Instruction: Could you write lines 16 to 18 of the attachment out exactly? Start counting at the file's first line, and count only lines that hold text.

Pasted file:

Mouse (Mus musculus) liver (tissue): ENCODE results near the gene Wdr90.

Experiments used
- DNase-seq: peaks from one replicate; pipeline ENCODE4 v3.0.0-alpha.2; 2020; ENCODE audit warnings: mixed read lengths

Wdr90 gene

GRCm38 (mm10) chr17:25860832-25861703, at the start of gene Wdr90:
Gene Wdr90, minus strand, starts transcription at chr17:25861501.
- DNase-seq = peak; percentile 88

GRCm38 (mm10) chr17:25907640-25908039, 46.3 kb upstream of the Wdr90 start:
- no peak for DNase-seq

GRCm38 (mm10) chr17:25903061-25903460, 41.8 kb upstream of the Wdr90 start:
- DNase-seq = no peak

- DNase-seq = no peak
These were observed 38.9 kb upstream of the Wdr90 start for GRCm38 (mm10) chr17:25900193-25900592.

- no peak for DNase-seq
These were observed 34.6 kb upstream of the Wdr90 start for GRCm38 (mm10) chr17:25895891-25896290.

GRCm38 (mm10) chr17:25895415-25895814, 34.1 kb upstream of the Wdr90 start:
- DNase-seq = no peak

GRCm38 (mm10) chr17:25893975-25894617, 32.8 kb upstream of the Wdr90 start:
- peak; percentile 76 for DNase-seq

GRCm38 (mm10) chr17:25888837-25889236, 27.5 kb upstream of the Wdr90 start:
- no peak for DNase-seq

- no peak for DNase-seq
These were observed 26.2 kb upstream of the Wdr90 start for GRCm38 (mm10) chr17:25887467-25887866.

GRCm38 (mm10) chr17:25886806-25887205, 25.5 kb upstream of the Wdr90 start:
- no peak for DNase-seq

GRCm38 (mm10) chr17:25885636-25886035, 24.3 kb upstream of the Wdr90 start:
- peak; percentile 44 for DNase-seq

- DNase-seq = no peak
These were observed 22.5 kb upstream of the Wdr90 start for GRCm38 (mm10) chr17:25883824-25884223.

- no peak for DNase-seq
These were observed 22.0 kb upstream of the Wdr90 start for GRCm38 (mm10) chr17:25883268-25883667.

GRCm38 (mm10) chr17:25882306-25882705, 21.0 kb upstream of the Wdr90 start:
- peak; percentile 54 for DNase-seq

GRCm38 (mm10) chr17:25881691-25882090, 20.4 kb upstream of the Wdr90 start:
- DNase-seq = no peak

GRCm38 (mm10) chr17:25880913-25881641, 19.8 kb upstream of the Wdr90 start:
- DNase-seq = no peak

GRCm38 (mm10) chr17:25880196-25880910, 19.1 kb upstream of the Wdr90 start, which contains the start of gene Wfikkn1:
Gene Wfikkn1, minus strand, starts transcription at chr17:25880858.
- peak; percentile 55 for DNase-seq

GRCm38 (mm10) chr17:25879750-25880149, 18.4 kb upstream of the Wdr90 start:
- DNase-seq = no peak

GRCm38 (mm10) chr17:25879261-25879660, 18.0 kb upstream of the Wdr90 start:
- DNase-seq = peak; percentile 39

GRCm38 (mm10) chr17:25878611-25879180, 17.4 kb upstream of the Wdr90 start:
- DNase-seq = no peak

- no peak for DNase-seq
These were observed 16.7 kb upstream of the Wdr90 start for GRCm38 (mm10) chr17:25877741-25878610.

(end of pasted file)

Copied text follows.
GRCm38 (mm10) chr17:25895415-25895814, 34.1 kb upstream of the Wdr90 start:
- DNase-seq = no peak

GRCm38 (mm10) chr17:25893975-25894617, 32.8 kb upstream of the Wdr90 start: